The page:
A normal chicken’s leg is a thing of wonder: shiny, evenly spaced scales completely cover the leg and top of the foot, giving you the unmistakable reminder that chooks are really little pet dinosaurs.
You know a normal leg when you see one, but it’s harder to notice when it’s not. Scaly leg in chickens often goes unrecognised in flocks until it either gets bad, or you end up at the vet for another reason.
There’s just one common cause of a lump on a cat’s face. Have a look at the picture above. I hope you can see that the left cheek isn’t chubby, it’s swollen. This is an abscess and it needs veterinary attention.
Do you have a dog that has a thyroid problem? Or have you started to suspect a low thyroid level could be making your dog sick? Then there’s something you need to know: hypothyroidism is the most poorly diagnosed hormonal disease of dogs.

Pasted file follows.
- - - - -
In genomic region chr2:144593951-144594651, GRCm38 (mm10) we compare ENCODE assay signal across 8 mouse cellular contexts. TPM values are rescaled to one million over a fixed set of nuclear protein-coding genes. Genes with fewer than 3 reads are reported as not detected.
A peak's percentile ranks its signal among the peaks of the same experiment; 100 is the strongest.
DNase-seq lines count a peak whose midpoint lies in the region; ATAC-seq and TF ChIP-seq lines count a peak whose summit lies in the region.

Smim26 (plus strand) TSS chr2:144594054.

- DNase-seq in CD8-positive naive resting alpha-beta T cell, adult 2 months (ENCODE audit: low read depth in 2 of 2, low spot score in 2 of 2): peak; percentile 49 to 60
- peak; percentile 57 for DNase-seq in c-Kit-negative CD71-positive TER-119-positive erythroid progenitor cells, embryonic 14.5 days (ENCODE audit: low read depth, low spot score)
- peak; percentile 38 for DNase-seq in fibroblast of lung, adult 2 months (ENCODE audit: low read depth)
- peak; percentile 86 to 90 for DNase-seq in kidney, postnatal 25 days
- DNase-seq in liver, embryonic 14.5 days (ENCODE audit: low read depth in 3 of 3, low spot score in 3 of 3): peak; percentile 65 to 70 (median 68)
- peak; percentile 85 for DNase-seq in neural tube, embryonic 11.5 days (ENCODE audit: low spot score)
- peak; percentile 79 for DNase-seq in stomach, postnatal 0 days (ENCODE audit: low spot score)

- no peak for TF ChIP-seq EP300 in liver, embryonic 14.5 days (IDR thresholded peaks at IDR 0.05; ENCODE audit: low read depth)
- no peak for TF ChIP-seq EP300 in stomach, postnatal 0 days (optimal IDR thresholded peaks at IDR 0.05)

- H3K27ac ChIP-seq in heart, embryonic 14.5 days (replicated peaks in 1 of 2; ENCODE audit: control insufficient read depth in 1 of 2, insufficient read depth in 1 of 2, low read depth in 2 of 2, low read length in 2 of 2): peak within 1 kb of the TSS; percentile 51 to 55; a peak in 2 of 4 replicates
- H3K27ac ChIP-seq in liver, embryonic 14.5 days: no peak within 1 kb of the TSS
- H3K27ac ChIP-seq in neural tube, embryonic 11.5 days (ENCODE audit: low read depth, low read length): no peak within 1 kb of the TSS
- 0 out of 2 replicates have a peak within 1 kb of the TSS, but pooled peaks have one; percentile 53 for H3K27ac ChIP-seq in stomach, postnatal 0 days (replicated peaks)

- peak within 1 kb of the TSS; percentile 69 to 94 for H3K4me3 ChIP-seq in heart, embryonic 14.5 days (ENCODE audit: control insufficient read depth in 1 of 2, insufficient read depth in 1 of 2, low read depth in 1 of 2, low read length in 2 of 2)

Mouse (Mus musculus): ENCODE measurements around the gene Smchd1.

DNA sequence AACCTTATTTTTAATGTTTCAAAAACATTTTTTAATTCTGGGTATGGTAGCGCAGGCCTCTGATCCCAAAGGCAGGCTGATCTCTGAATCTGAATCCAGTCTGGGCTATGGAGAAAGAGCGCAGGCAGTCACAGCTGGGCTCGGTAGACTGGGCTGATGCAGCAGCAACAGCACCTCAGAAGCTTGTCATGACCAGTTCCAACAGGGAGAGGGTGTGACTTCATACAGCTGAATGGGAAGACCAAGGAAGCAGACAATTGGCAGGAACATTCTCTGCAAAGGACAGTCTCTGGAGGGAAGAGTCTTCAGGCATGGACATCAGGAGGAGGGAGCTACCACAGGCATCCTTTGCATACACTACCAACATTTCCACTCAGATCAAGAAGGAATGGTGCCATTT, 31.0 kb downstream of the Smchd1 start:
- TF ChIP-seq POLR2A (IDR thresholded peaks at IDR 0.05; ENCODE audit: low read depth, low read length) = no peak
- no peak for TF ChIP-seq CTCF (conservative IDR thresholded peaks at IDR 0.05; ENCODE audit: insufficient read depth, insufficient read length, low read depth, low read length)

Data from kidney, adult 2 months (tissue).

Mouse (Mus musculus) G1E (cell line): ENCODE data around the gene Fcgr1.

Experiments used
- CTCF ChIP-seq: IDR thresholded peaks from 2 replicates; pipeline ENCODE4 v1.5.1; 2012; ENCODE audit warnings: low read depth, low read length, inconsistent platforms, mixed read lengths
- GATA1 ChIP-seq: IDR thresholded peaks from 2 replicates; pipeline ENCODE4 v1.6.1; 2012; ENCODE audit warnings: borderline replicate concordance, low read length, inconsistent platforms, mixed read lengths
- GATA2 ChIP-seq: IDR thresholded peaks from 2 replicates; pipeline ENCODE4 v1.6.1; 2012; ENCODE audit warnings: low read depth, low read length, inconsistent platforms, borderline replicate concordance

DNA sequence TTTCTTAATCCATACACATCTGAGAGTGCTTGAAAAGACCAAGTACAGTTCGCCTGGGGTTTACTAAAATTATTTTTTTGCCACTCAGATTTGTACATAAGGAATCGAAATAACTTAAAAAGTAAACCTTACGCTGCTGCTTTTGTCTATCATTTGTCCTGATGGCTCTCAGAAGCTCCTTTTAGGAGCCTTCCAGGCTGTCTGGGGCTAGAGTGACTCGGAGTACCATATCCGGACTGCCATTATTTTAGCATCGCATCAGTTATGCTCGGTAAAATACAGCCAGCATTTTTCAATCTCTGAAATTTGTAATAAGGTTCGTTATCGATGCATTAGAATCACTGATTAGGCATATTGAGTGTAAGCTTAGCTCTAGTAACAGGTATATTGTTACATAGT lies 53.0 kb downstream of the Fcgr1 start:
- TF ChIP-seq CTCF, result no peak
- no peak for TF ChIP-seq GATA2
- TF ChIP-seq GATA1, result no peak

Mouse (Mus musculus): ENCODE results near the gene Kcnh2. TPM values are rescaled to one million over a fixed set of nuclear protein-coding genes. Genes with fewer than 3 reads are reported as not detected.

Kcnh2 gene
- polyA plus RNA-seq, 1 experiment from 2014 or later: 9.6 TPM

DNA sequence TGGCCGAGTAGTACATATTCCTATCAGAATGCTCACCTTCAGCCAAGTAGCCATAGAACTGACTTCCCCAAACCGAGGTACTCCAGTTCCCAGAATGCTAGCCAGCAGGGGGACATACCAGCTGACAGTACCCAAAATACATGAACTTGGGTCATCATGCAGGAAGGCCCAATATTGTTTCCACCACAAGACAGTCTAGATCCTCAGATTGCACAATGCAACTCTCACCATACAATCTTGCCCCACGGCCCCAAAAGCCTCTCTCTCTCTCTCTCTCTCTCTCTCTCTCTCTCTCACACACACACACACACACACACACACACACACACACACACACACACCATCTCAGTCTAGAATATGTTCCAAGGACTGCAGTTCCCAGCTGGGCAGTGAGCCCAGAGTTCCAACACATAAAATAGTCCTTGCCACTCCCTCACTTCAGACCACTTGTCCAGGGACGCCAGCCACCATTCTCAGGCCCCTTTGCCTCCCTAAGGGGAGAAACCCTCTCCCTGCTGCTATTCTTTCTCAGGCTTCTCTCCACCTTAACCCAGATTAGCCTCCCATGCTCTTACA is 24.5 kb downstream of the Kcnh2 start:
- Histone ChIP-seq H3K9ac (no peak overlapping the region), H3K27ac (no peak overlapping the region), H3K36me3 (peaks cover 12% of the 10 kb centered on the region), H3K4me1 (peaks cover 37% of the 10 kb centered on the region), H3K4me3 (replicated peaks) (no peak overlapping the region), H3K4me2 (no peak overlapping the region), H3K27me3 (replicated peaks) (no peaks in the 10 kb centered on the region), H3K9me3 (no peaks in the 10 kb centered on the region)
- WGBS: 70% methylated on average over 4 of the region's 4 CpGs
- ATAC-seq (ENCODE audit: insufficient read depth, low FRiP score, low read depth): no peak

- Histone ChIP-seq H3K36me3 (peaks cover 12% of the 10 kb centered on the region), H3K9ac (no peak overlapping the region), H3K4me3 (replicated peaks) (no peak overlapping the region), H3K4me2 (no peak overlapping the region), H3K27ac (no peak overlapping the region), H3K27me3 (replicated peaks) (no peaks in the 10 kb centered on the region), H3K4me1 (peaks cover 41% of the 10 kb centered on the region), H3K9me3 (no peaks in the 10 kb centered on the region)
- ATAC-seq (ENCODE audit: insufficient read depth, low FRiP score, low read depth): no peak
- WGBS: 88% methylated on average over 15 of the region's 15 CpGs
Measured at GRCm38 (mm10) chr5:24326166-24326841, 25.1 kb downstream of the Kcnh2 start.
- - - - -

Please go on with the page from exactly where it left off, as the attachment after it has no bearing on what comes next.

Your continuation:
If you own a Dachshund, you probably already know about IVDD.
Intervertebral Disc Disease affects around 20% of Dachies over their lives. All of them will experience severe pain. Many are permanently disabled and some even die as a result of irreversible and severe spinal damage.
To learn more about IVDD, visit our page on back problems. Here I want to talk about some new knowledge of a way to reduce the risk of it happening.
Let me say this at the outset. I won’t treat your pet any differently whether you get pet insurance or not. What matters is that you get the information you need to make an informed decision.
So when Choice gave its ‘Shonky’ award to all pet insurance my first thought was, “that doesn’t ring true.” I get to talk to clients about their pet insurance every day. The experiences they describe go all the way from great to terrible and everything in between. Not just terrible.
It struck me that Choice’s view of pet insurance is from the outside. They’re not wrong (I’ll go through their statements below) but I think there are things that only users understand.
This document is critiqued in the article on whether luteinizing hormone is harmful after neutering. At the time of writing it was publicly available on the Virbac website; it has since been taken down.